What is stress?
This is The Stress Management Society: description of stress
Stress is primarily a physical response. When stressed, the body thinks it is under attack and switches to ‘fight or flight’ mode, releasing a complex mix of hormones and chemicals such as adrenaline, cortisol and norepinephrine to prepare the body for physical action.
The Stress Management Society also have a quick Individual Stress Test quiz you can do ton identify how stressed you are, and if it is affecting your health. Click here to take the test
The Scottish Association on Mental Health (SAMH) describe stress as a trigger to mental health issues. They have a free booklet to download on the subject of mental health. To download a copy Click HERE
NHS website gives a description of how you may feel when stressed. Headaches, anxious, low self esteem, are a few of the symptoms of stress. Click the link HERE to find our more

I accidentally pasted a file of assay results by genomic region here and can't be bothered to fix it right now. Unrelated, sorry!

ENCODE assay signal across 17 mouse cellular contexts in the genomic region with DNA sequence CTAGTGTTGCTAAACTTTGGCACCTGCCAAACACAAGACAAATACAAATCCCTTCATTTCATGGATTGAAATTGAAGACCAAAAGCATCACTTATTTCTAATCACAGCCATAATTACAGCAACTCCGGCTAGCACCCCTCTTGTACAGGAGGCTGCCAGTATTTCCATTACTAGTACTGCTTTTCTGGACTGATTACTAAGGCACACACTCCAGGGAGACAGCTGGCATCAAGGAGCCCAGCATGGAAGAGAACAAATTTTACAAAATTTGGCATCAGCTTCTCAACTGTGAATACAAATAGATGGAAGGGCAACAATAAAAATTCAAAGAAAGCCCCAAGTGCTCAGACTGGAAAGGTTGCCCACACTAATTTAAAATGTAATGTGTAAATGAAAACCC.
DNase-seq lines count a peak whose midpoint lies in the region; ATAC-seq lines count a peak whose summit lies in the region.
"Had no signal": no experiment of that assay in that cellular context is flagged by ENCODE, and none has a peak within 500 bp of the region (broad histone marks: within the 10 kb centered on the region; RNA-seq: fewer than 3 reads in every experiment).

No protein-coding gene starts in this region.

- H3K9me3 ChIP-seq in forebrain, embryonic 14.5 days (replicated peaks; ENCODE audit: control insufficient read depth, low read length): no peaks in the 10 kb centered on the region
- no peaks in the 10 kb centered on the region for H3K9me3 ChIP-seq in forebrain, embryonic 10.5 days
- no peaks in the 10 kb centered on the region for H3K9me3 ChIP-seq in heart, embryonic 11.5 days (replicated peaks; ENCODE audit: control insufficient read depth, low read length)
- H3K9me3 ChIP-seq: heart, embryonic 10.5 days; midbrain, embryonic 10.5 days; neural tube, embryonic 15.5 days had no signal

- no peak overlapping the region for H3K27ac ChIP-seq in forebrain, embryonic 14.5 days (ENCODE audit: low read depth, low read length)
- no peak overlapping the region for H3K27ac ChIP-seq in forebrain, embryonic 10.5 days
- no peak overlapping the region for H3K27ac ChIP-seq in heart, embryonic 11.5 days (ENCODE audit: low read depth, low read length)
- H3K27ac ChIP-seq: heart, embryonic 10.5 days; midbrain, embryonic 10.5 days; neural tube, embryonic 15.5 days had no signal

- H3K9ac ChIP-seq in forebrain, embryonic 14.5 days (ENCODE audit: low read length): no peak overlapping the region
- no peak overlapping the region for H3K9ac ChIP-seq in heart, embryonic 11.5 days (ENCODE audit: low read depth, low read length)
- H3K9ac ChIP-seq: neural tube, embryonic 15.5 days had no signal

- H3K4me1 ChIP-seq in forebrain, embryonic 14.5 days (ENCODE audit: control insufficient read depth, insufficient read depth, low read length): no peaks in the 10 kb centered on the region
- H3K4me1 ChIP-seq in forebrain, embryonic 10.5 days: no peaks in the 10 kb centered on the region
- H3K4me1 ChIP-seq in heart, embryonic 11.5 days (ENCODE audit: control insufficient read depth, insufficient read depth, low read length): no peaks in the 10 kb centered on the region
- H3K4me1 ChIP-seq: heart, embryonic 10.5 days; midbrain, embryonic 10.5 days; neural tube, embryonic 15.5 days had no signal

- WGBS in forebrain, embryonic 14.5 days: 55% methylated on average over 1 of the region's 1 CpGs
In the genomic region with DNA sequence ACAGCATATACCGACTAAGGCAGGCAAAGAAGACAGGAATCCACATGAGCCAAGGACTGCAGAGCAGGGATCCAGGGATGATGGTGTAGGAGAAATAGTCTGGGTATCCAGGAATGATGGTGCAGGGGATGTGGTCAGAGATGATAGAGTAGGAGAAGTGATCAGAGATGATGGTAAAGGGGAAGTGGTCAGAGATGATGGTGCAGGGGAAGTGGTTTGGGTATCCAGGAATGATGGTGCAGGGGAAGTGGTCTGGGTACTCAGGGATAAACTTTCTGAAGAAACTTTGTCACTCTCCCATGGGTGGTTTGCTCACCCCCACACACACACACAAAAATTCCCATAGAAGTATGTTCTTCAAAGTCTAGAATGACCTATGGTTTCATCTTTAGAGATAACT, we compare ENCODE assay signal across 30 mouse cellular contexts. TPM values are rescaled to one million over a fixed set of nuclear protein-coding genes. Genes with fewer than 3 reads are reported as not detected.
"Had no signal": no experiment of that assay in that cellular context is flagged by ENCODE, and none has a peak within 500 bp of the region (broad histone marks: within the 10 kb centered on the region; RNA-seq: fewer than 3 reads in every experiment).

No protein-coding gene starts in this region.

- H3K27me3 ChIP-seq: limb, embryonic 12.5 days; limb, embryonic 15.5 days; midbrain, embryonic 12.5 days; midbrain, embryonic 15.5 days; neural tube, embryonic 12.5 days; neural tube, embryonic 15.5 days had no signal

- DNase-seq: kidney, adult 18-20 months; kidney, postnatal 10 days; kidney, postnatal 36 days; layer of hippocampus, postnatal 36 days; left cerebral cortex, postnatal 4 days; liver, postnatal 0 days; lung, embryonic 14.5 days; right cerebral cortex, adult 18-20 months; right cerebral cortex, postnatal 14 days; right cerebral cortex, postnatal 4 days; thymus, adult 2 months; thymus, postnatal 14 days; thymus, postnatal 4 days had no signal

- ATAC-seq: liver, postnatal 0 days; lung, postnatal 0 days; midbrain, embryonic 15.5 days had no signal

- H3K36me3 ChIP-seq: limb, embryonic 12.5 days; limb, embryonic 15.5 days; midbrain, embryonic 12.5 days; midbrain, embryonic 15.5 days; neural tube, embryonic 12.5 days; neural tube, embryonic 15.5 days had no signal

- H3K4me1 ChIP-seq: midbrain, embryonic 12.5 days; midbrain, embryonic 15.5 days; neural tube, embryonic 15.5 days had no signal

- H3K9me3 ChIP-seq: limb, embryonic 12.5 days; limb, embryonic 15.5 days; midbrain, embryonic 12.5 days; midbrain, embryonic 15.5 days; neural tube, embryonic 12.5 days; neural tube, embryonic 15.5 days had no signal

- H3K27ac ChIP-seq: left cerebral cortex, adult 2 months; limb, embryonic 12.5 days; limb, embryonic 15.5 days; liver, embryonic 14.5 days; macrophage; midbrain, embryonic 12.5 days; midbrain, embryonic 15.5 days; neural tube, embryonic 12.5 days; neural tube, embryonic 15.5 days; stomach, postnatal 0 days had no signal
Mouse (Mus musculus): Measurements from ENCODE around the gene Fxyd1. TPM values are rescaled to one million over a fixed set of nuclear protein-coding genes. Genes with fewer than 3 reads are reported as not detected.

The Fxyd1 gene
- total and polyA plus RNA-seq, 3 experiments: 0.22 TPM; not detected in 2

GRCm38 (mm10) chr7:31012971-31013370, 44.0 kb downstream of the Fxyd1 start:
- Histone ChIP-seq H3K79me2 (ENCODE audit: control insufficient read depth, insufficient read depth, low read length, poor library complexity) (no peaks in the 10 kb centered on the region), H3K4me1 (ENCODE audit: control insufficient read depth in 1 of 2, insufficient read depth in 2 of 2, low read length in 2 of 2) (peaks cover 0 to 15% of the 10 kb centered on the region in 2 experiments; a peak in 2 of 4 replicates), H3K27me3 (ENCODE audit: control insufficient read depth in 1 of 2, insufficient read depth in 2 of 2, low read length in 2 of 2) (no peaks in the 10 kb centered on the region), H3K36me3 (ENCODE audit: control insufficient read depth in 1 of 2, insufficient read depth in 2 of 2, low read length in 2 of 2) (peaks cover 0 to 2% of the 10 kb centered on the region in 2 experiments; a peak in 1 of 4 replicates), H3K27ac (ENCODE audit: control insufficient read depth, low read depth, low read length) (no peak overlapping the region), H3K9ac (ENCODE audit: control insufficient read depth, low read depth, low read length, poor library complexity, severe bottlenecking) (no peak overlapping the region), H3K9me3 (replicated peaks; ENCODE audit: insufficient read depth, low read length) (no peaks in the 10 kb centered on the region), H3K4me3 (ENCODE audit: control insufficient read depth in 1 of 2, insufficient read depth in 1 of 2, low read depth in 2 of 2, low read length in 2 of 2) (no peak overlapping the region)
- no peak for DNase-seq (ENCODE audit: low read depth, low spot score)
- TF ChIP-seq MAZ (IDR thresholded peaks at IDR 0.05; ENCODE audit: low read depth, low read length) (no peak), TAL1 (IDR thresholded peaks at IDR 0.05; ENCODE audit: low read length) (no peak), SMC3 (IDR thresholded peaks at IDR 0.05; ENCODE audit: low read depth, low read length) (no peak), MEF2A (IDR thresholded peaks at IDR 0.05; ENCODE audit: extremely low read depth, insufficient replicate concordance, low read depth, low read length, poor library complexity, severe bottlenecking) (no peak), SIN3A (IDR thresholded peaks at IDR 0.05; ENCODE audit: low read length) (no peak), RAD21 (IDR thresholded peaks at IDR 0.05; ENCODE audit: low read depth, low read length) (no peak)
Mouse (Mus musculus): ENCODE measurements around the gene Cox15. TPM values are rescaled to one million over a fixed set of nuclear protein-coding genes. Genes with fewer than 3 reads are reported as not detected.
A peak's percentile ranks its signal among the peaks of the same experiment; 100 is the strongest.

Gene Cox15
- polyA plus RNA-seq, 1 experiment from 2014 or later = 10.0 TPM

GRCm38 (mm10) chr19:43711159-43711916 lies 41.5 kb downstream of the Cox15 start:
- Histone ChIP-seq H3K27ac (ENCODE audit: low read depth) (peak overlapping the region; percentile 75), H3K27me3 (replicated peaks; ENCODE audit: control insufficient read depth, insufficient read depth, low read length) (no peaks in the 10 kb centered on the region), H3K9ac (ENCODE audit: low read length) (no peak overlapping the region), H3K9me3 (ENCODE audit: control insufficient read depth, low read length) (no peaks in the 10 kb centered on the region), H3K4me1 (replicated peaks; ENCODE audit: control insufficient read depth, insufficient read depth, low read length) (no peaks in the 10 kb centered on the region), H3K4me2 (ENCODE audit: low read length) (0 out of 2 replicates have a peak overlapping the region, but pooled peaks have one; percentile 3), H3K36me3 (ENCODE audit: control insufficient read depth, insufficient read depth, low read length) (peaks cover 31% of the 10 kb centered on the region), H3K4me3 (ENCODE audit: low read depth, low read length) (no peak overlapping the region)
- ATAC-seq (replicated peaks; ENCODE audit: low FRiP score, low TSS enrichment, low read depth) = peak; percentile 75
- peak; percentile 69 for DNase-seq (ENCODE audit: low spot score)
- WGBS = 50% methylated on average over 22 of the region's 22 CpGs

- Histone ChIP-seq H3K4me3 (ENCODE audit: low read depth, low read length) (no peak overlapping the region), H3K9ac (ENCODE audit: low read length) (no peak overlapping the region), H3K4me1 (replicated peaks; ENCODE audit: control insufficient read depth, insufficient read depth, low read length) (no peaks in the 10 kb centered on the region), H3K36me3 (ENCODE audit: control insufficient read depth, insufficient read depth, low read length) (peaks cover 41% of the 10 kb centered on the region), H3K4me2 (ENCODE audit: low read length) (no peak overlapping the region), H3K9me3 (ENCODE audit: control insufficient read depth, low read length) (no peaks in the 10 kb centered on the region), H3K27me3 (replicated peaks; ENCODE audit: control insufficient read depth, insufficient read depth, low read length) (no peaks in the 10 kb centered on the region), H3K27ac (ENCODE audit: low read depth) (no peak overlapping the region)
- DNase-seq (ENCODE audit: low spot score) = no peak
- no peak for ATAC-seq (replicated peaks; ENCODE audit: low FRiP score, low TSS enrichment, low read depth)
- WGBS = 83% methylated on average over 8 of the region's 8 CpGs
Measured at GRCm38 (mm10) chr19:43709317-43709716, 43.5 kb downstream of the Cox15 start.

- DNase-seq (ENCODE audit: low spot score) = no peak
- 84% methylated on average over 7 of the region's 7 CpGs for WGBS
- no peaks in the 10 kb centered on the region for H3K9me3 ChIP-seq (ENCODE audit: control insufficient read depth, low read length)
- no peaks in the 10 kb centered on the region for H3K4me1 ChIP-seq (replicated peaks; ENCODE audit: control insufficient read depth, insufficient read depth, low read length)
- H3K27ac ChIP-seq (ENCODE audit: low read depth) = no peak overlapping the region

Symptoms of stress
Stress can affect how you feel emotionally, mentally and physically, and also how you behave.
Furthermore, the NHS site also states:
Big life changes often create stress, even happy events like having a baby or planning a wedding. Feeling like you aren’t in control of events in your life – for example, if you’re diagnosed with a serious illness or you get made redundant – can also cause stress.
Stress has an impact on your heart health, as well as mental health. As previously discussed in our Heart Health Blogs, click here to recap on our blogs, Healthy Heart and Activity, stress will affect the function of the heart. Stress also plays a large role in weight gain during menopause.
Stress is not all bad. Stress helps us get though more challenging times. Such as presentations in work. Using de-stressing techniques is also appropriate, for all of us, in staying physically and mentally healthy.
Taking steps to reduce stress is constant, using any form of relaxing that is right for you to feel good and enjoy what you do. This essential to feeling good and keeping your heart healthy.